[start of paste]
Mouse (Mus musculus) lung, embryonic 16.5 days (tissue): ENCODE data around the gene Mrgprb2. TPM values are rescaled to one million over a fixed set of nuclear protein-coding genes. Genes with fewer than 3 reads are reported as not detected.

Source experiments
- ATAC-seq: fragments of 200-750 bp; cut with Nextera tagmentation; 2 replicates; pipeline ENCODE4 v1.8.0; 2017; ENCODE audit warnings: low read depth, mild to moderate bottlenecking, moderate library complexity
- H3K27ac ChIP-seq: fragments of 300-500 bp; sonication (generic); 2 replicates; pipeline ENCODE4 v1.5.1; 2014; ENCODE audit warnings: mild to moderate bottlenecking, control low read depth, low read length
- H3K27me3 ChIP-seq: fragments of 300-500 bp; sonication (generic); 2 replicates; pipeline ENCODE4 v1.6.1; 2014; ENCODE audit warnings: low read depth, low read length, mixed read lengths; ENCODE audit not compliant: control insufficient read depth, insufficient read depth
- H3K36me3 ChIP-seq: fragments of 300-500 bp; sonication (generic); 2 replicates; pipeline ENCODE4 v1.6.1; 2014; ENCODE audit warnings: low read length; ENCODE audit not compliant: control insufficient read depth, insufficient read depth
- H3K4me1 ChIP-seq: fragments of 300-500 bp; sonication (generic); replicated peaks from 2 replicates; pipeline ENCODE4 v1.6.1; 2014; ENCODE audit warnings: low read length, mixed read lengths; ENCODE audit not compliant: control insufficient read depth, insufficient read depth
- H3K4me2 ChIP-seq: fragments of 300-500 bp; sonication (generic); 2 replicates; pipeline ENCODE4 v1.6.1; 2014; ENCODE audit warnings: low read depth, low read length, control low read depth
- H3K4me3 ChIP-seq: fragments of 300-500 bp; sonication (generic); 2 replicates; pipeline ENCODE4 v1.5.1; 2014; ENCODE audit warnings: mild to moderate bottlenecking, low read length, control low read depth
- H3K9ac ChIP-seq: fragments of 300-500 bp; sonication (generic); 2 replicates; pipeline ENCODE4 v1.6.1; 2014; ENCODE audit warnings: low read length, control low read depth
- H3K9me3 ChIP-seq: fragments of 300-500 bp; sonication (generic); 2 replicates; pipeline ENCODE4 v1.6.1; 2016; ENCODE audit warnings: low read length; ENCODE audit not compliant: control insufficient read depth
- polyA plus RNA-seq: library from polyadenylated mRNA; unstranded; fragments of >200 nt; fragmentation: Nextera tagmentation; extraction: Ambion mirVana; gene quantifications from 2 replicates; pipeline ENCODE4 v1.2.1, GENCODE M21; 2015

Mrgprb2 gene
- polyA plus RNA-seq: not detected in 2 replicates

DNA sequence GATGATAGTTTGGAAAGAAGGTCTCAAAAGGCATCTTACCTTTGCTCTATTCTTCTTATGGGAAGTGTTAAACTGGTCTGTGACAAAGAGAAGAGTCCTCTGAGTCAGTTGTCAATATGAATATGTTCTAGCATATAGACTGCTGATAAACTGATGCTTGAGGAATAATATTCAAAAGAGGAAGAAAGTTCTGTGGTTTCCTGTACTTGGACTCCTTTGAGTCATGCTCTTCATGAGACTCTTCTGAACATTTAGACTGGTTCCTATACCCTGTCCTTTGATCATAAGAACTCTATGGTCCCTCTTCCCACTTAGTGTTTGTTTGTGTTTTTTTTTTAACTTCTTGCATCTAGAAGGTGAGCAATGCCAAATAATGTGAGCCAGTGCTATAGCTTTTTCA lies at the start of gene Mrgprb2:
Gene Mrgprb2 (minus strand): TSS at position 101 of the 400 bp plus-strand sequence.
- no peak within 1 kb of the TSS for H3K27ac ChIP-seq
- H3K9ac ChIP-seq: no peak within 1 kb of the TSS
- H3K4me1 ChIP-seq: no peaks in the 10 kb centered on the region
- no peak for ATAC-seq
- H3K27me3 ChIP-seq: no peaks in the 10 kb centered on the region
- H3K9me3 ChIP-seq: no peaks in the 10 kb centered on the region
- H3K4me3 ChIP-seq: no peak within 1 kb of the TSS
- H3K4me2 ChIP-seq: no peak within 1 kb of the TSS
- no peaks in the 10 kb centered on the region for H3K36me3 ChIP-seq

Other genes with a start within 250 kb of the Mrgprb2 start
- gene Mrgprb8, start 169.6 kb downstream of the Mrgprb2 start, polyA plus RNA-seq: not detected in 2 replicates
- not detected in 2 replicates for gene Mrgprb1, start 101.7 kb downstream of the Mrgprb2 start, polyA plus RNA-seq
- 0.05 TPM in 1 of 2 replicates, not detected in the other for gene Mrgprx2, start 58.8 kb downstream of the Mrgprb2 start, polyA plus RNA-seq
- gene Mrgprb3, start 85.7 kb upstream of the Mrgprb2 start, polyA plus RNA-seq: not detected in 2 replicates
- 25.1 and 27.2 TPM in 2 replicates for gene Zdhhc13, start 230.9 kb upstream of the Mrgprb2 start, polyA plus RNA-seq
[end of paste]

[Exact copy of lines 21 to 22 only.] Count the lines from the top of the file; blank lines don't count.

- H3K27me3 ChIP-seq: no peaks in the 10 kb centered on the region
- H3K9me3 ChIP-seq: no peaks in the 10 kb centered on the region